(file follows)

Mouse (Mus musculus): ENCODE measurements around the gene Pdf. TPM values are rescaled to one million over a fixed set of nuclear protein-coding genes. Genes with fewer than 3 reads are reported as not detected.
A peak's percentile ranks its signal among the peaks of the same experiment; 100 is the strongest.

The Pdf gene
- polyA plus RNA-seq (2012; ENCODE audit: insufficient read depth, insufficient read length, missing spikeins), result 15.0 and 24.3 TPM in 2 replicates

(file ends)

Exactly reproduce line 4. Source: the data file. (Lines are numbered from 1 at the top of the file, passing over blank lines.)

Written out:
- polyA plus RNA-seq (2012; ENCODE audit: insufficient read depth, insufficient read length, missing spikeins), result 15.0 and 24.3 TPM in 2 replicates